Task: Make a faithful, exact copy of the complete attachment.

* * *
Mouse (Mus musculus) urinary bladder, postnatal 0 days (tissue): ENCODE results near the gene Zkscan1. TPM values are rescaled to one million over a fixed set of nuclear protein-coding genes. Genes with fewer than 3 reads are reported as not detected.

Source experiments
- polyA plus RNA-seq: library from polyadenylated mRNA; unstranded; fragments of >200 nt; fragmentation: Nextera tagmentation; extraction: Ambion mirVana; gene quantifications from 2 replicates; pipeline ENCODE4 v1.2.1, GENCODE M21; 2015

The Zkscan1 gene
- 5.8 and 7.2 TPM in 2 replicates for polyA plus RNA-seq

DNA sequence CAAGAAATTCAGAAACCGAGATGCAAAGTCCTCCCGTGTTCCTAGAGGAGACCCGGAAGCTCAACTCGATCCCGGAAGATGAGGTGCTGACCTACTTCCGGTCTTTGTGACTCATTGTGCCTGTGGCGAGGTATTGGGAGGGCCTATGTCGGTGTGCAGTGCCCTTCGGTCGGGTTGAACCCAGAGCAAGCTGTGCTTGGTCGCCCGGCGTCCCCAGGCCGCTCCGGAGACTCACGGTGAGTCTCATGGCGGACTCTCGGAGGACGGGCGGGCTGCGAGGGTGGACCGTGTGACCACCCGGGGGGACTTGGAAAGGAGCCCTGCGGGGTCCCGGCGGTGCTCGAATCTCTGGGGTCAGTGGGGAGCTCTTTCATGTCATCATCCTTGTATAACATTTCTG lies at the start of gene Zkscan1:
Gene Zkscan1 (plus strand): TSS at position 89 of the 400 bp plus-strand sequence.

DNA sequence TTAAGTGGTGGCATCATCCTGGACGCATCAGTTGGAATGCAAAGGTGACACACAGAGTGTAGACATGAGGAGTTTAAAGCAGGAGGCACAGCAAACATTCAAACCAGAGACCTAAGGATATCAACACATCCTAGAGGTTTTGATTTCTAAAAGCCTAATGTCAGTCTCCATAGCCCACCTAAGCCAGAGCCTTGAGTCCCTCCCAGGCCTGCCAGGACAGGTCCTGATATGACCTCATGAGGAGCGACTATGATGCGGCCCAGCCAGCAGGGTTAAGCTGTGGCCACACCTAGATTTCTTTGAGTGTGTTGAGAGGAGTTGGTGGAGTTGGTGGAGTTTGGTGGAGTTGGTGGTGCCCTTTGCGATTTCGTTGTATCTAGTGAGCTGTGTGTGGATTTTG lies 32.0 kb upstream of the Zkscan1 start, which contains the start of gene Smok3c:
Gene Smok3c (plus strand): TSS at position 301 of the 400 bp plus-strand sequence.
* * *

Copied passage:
Mouse (Mus musculus) urinary bladder, postnatal 0 days (tissue): ENCODE results near the gene Zkscan1. TPM values are rescaled to one million over a fixed set of nuclear protein-coding genes. Genes with fewer than 3 reads are reported as not detected.

Source experiments
- polyA plus RNA-seq: library from polyadenylated mRNA; unstranded; fragments of >200 nt; fragmentation: Nextera tagmentation; extraction: Ambion mirVana; gene quantifications from 2 replicates; pipeline ENCODE4 v1.2.1, GENCODE M21; 2015

The Zkscan1 gene
- 5.8 and 7.2 TPM in 2 replicates for polyA plus RNA-seq

DNA sequence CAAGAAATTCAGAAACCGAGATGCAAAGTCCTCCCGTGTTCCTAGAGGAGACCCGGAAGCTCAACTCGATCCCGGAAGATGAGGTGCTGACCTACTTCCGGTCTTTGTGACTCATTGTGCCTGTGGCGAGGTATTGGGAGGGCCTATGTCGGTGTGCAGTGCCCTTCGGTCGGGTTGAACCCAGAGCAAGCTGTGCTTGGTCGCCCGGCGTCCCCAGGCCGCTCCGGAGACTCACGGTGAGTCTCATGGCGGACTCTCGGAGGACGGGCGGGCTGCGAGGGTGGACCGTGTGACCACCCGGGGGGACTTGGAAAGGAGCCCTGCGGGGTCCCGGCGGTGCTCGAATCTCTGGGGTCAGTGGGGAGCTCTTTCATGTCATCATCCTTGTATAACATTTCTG lies at the start of gene Zkscan1:
Gene Zkscan1 (plus strand): TSS at position 89 of the 400 bp plus-strand sequence.

DNA sequence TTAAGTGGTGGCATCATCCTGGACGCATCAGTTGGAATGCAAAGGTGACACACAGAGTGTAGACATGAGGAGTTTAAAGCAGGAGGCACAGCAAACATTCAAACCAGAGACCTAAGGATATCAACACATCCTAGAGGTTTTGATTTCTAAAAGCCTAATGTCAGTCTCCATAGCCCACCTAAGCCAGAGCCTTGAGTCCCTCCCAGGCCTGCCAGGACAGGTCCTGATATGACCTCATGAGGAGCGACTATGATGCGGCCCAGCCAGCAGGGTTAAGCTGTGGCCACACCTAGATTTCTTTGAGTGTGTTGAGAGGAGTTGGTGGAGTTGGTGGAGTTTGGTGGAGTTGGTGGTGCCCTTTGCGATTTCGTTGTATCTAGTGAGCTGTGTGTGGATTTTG lies 32.0 kb upstream of the Zkscan1 start, which contains the start of gene Smok3c:
Gene Smok3c (plus strand): TSS at position 301 of the 400 bp plus-strand sequence.